Flexibility increases the range of motion on your joints, which allows you to life weights and do cardiovascular activity in a more proper way, utilizing more muscle fiber and gaining in strength in a balanced way. Your muscles and spine become more supple. Without stretching, you may be more prone to injury and back pain. Studies have shown that stretching may improve circulation to joints and muscle, and may actually help decelerate joint degenerative processes. Stretching is important at the beginning and end of a workout. Stretching warms up your muscles and gets your circulation with important nutrients and electrolytes flowing to the muscle cells. Stretching after a work out can do the same, and can relax the muscles.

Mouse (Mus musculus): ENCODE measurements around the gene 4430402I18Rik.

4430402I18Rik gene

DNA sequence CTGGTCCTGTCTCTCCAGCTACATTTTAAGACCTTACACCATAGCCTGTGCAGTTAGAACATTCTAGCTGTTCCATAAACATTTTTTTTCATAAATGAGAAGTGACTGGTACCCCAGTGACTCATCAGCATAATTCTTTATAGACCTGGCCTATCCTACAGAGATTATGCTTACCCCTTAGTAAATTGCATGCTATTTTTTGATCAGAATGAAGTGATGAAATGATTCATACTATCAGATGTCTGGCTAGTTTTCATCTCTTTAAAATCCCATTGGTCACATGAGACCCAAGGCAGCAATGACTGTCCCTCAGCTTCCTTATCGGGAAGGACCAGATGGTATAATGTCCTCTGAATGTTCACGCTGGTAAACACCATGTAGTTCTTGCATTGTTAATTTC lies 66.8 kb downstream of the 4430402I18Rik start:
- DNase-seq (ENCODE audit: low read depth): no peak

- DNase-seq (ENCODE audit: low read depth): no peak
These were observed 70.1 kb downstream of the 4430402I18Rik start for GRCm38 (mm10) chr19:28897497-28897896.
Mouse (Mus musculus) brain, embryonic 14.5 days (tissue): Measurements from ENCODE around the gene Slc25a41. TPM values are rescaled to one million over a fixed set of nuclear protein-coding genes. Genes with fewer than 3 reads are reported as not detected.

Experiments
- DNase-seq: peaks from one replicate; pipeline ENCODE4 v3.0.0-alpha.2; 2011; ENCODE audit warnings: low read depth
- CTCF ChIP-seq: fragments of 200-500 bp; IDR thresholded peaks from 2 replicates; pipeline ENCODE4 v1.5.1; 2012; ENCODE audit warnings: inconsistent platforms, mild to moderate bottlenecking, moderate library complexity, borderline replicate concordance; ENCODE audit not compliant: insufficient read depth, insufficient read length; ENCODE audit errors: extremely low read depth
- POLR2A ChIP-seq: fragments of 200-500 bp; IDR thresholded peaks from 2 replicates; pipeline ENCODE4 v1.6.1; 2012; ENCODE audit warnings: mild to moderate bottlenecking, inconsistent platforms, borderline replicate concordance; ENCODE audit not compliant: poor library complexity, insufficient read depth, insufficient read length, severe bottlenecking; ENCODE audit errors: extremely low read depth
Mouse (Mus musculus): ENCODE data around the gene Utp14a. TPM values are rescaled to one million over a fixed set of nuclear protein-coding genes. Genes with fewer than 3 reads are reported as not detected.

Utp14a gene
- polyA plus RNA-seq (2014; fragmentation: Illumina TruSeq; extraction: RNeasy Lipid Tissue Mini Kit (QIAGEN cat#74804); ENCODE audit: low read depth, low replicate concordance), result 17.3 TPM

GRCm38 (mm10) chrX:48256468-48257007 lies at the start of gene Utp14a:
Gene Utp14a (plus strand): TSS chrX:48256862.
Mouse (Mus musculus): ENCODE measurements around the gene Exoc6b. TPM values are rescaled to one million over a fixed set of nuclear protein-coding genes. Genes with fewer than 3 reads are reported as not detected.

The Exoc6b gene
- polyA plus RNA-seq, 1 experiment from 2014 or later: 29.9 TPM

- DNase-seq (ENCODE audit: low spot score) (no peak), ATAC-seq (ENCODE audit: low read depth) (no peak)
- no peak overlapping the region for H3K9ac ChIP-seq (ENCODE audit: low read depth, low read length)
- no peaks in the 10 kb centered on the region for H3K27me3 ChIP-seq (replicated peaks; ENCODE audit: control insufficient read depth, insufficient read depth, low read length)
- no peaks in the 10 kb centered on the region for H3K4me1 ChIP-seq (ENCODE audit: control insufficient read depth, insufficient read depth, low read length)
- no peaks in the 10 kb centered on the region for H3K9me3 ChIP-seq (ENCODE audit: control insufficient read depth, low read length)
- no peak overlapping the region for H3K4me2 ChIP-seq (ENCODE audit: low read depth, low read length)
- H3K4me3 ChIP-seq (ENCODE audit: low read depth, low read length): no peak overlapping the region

Here are examples of stretches to do with a friend:

1. Sit down. Bend forward straight, reaching for your toes. Tell someone to push down on your back. Tell them to stop if you feel a lot of pain. Hold each position 15 seconds. Breathe. See if each time or day you do this, your hip joint and hamstrings become more flexible. And I am sure this feels good! This is my favorite!

2. Lie down (supine position). Try to keep your lower back flat on the mat or floor. Raise one leg at a time over your head as much as you can. Now, have someone slowly, warning you beforehand, lower your leg millimeters at a time. Tell them to stop if you feel a lot of pain. Hold each position 15 seconds. Breathe. See if each time or day you do this, your hip joint and hamstrings become more flexible. And I am sure this feels good!